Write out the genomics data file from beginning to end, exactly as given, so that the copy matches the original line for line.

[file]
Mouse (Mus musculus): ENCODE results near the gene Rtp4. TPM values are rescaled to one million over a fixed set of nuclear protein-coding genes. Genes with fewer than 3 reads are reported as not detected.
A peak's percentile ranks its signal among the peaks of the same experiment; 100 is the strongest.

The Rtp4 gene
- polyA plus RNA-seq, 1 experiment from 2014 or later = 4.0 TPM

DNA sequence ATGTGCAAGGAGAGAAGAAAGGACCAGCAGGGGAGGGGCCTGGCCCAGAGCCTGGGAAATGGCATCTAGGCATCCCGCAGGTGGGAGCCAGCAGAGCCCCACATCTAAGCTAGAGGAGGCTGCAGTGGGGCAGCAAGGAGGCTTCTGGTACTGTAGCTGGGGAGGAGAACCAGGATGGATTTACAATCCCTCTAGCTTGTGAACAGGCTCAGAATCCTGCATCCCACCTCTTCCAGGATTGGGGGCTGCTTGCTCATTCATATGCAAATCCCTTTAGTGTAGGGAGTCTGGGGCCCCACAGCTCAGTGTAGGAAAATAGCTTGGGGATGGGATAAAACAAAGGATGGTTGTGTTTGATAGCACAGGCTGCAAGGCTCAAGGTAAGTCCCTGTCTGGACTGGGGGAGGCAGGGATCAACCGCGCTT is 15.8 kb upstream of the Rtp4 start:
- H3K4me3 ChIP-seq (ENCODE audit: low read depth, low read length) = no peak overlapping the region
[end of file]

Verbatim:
Mouse (Mus musculus): ENCODE results near the gene Rtp4. TPM values are rescaled to one million over a fixed set of nuclear protein-coding genes. Genes with fewer than 3 reads are reported as not detected.
A peak's percentile ranks its signal among the peaks of the same experiment; 100 is the strongest.

The Rtp4 gene
- polyA plus RNA-seq, 1 experiment from 2014 or later = 4.0 TPM

DNA sequence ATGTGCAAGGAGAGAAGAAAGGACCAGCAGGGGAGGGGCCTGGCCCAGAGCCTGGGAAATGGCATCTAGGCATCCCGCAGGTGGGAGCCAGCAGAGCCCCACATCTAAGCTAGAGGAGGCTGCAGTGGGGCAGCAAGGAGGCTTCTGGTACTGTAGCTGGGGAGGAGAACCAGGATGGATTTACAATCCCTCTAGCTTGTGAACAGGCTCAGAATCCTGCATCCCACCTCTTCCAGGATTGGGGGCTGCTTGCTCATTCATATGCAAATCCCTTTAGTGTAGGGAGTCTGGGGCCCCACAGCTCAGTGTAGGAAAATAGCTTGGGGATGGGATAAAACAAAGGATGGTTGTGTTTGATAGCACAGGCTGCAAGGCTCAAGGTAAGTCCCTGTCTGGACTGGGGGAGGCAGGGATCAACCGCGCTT is 15.8 kb upstream of the Rtp4 start:
- H3K4me3 ChIP-seq (ENCODE audit: low read depth, low read length) = no peak overlapping the region